Homeless dogs, inmates alike get a second chance - WNCN: News, Weather

Homeless dogs, inmates alike get a second chance

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MAURY, N.C. - Homeless dogs in Lenoir County are given a second chance, all thanks to several North Carolina inmates in Greene County.

It’s part of a statewide program where inmates train dogs from local shelters to make them more adoptable. The "New Leash on Life" program has been at Eastern Correctional Institution for nearly a decade.

For the dogs there, it doesn't matter what the inmates did to get here. They’re not seen as criminals or felons, murderers or burglars. They're viewed as a companion, a new sense of hope.

"She gets another chance, you know,” said inmate, Alan Lucas. “That's the thing about this program. Every dog that comes through here, they don't get put to sleep."
Instead, the dogs are socialized, housebroken and taught lights like basic obedience and agility.

Every week, volunteers from New Levels Dog Training come to help inmates train their new best friends. Then, after 10 weeks, the dogs are put back up for adoption and in high demand.

"They're getting a dog that we know has good health, is heartworm negative, is current on all its vaccinations, its spayed or neutered and has 10 weeks of professional dog training,” said trainer, Linda Sewall.
From about 6 a.m. to 9 p.m., these dogs are with the inmate, turned trainer. The dogs aren’t the only ones getting something out of it.

"You got guys that have been here for years and haven't had a chance to even pet a dog in a lot of years. It's really calming,” said Lucas.

"It helps me succeed,” said inmate, Donald Abercrombie. “When the dog succeeds, I succeed. It's kind of changed my whole outlook."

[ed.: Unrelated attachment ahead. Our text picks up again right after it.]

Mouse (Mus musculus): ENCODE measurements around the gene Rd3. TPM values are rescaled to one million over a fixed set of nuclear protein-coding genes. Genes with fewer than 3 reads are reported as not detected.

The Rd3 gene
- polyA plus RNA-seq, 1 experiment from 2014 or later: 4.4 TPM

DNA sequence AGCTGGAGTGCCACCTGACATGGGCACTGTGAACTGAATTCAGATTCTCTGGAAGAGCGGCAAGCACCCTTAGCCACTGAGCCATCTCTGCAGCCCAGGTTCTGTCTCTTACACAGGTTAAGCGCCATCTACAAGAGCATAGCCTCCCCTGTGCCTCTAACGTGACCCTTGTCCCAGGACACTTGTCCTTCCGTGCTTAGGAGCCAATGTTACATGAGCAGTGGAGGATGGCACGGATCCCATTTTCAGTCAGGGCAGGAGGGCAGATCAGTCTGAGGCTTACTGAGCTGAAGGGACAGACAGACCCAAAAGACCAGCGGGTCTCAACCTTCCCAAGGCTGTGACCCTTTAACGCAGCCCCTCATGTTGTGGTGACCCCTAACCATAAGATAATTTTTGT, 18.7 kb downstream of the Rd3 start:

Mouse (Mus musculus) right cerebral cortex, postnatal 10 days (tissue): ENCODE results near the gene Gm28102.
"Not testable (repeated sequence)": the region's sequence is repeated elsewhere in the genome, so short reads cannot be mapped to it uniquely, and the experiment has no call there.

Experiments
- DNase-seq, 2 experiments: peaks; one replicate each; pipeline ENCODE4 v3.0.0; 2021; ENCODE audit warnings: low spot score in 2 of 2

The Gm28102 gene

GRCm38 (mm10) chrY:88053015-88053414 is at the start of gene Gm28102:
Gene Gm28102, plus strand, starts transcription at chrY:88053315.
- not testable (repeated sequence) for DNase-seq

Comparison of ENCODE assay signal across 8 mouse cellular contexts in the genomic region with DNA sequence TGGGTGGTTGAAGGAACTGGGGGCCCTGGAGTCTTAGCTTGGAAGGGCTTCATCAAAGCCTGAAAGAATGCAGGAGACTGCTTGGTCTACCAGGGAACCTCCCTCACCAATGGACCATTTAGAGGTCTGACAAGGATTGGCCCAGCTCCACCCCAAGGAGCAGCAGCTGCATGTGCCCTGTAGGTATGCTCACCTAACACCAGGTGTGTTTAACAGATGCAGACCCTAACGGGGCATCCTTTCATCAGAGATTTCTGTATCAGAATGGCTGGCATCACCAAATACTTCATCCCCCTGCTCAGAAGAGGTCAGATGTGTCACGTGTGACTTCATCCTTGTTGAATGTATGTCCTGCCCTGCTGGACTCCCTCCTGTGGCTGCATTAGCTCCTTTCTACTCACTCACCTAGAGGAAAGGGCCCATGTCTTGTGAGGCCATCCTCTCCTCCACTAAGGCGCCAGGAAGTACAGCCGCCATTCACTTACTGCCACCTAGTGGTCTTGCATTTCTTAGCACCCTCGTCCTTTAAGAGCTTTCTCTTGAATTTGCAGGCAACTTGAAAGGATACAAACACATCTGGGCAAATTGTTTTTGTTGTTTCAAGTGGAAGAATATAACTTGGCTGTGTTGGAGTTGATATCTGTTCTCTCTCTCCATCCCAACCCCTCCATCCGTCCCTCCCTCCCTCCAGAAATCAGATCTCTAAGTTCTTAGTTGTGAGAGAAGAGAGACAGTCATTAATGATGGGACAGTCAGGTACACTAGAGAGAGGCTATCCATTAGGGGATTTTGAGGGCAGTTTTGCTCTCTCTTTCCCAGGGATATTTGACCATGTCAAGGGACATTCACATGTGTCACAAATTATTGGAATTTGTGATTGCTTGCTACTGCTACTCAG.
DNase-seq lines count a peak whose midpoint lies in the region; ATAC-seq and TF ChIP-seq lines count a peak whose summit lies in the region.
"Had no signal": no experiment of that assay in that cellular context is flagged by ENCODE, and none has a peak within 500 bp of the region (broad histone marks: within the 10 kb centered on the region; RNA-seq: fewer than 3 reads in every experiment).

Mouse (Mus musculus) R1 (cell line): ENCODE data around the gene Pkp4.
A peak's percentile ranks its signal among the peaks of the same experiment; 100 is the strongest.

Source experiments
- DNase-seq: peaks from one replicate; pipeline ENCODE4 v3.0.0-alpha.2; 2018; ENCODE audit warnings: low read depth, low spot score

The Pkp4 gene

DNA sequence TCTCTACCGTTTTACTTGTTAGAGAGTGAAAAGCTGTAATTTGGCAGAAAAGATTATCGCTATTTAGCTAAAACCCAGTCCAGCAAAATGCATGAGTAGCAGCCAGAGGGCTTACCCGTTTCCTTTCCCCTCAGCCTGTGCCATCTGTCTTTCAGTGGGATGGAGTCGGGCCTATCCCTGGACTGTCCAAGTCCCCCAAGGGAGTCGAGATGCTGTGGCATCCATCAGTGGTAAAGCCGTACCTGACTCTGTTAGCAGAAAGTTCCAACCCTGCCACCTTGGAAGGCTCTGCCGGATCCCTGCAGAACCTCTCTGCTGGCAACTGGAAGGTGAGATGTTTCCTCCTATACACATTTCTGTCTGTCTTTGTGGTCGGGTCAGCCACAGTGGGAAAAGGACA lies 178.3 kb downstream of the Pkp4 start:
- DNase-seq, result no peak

While some of the men are serving life sentences, others who are out in a couple years may have a future in dog training and animal care.

"When I started learning how to train them, I saw it as a skill I could take back out into the street,” said inmate Paul Faulkner. “Make a better life for myself and help dogs."
Through New Leash on Life many inmates, like Faulkner, complete enough work hours to get a Journeyman Certification through the N.C. Department of Commerce. Eastern Correctional programs supervisor, Dalva Fleming, says it gives inmates a second chance too.

"These dogs come in with a life sentence because when they're in the shelter they got a life sentence. They're going to die if someone doesn't adopt them,” said Fleming. “When they come here, they get that new leash on life. And these guys get a new leash on life too. It helps them understand that once they get out they can keep on producing in the community."
Fleming says there is a wait list for the program and while each inmate’s sentencing differs, he will not allow anyone with sex crimes or animal cruelty crimes in the program.

"Out of 18 years, I've been in all kind of programs,” said Abercrombie. “You're in prison, a lot of time you get lost in the cracks. This right here helps you feel useful and plus you're doing service to society."
Inmate Price has been with the program for 4 years and trained about 25 dogs. He says for the first time, in a long time, he has a future.

“Most of us, when we were out there, we didn't make the best of choices. I don't know about the other guys, but I feel better knowing I'm sending a pet back."

Statewide, 18 prisons have the New Leash on Life program.  Along with Eastern Correctional in Greene County, prisons in Craven, Pender and Nash counties also participate.

In the past 10 years, nearly 2,100 dogs have been rescued and trained, and just about as many inmates are the reason why.

These four dogs will graduate the training program on Sept. 10, yet they are currently adoptable.

Click their names below for their profiles.
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